It was the first day of the England Athletics Combined Events Championships in the EIS in Sheffield today. One multi-eventer who, due to suffering from injury in the Olympics, had to watch the rest of the athletes compete from the stands today, was Daniel Awde.
The decathlete has not got the easiest of years lying behind him. Finishing with 7516 points in the 2008 Beijing Olympics he described the four years leading up to London 2012 as “rocky” but “mostly uphill!” He explains: “Hampered by a stress fracture in the beginning of 2009 and then towards of the end of the year damaging my knee, turned into something that just simply wouldn’t go away.”
The knee is what subsequently is keeping him from competing this weekend, but even worse last summer, turned out to destroy his hopes of success in the home Olympics. Scoring 8102points in Tenerife in May was a huge relief for the London athlete ahead of the Games.
“I wanted to make a mark! I wanted to establish myself in the Decathlon world. My main goal was to finish at least in the top 8 and to put on a great show for the home crowd.”
It all started off perfectly for the 24-year-old, smashing his 100m PB, running 10.71sec in the first event of the two day long challenge that is the decathlon. Tragically, the second event long jump also symbolised the last one for Daniel, when his knee injury forced him to pull out of the competition.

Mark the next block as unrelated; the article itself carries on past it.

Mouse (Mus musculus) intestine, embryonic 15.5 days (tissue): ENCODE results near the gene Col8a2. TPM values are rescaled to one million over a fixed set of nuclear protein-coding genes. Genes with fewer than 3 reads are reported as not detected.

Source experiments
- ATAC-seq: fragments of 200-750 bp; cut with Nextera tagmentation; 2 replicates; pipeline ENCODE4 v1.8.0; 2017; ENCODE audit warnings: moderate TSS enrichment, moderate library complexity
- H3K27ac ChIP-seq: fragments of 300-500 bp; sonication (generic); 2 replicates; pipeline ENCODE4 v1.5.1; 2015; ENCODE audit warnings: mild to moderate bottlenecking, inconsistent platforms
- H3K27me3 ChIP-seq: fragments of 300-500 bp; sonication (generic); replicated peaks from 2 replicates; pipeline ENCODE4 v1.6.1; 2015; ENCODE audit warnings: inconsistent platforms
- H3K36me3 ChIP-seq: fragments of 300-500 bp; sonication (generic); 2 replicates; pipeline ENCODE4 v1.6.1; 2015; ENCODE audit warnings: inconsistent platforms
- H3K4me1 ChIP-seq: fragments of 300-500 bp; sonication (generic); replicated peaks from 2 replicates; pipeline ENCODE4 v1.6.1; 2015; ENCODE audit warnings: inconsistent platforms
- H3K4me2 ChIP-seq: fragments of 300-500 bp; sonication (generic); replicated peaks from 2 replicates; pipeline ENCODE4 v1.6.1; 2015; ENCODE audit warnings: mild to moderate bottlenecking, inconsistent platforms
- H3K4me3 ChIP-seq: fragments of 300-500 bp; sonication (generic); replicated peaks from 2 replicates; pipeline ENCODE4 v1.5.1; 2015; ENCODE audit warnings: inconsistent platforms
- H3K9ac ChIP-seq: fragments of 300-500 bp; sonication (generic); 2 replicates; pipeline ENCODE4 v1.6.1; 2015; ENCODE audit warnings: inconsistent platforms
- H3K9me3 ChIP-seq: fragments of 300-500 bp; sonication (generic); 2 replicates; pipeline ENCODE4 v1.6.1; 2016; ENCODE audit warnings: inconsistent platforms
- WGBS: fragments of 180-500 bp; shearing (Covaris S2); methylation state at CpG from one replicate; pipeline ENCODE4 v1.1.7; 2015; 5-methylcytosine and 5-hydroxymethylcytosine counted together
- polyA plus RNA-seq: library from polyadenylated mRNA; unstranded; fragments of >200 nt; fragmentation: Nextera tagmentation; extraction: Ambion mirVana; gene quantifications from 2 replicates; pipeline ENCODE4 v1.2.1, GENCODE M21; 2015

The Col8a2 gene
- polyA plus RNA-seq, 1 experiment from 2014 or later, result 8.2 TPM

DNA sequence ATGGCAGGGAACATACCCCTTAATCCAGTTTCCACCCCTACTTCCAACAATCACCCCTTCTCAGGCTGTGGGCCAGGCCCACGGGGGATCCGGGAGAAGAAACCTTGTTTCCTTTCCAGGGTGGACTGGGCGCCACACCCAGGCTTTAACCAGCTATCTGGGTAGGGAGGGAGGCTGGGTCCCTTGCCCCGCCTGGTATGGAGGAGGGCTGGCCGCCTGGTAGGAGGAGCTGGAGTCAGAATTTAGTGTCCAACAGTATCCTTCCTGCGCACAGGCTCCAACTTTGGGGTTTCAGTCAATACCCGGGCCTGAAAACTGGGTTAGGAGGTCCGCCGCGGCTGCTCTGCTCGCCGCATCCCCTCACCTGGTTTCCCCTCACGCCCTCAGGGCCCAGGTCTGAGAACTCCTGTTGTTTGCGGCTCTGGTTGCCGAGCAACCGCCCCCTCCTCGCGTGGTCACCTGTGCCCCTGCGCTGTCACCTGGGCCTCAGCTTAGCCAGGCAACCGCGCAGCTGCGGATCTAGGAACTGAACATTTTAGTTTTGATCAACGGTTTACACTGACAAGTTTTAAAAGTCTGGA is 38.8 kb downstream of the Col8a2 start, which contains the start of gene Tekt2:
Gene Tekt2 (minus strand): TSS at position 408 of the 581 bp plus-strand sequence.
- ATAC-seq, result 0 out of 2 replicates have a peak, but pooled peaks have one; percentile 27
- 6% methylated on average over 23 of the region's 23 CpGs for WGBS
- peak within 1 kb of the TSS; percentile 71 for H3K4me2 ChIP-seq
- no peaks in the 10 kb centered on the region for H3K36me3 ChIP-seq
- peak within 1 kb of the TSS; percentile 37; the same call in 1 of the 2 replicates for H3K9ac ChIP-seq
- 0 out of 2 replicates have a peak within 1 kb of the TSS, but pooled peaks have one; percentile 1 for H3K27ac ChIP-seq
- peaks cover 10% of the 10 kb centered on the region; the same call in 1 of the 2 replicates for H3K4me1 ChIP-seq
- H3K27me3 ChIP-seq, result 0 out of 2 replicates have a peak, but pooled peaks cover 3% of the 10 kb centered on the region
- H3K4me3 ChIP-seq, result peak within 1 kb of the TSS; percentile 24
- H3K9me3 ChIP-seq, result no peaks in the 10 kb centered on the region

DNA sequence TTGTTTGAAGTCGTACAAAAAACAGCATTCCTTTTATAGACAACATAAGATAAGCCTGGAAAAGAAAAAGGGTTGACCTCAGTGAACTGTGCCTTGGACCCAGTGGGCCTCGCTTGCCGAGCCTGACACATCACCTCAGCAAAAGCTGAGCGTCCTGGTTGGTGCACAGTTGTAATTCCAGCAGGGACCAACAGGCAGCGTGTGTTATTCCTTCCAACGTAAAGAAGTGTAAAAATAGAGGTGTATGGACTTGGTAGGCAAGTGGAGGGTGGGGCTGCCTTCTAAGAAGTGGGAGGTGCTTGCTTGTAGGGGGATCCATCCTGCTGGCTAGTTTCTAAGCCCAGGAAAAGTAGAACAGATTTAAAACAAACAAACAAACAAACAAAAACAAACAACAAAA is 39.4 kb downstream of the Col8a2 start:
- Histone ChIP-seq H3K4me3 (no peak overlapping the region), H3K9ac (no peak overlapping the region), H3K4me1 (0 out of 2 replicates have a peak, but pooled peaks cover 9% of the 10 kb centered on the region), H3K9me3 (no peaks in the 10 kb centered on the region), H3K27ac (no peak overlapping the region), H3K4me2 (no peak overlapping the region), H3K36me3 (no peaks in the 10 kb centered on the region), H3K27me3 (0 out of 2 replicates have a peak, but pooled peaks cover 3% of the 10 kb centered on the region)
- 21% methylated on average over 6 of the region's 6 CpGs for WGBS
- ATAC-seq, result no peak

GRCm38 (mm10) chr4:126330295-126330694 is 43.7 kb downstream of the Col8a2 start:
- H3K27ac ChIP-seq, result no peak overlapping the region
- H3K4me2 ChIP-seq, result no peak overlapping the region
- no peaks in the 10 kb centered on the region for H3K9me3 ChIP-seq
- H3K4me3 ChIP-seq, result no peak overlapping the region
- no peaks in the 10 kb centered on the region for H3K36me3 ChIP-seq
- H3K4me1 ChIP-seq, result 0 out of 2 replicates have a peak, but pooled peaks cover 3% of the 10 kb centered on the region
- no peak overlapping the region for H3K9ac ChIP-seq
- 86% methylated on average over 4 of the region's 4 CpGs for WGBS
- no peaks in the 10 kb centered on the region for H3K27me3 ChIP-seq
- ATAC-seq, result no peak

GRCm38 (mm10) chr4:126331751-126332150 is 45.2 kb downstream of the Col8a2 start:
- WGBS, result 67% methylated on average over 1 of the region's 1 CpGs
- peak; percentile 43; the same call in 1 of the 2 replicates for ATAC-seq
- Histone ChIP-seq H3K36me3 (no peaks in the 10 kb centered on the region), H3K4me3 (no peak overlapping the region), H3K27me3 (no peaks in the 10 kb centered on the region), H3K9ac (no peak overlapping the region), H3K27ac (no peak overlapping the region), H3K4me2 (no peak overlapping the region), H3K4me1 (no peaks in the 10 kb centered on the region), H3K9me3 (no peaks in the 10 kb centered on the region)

He vividly recalls the minutes after leaving the stadium: “We went straight into the medical room after the long jump; I was in agony and couldn’t put any weight through my knee at all. After the second jump I already knew I was in trouble.
The team doctor came in and had a look, the only solution was to inject a local anaesthetic around the knee cap and hope that it numbs the pain. When this had no effect I was screaming at the doctor to inject it straight into the tendon – all I wanted was to get back out there and compete! I remember worrying about the longer I was in this room, the less time I had to warm up for shot.”
The doctor had the presence of mind to refuse giving in on Daniel’s hasty demand, because injecting straight into the tendon would have increased the risk of a full rupture drastically. Daniel knew: ”If I carried on I was putting my career on the line. The doctor looked at me with the most stern and solid looking face I think I ‘ve ever seen and said “Daniel, no… ” The instant he said that, I just broke down. Some close friends were working at the Games and were able to see me in the medical room. They were able to get my mum in to see me. I just about got myself together at one point, but when she walked in through the door, it set me off again. It was hard.”
Since then, Daniel has had surgery and is looking positively towards the next few years. With decathletes normally peaking in their late twenties, the 24-year-old has all reason to do so and proves his fighter attitude once more: “I’ll bounce back and come back ten times stronger. Hopefully, by the time Rio 2016 rolls around, you will see the peak of what I can offer… Hopefully!
“I ‘d love to go there and redeem myself, to put my demons to rest and attempt to accomplish what I feel I can do.”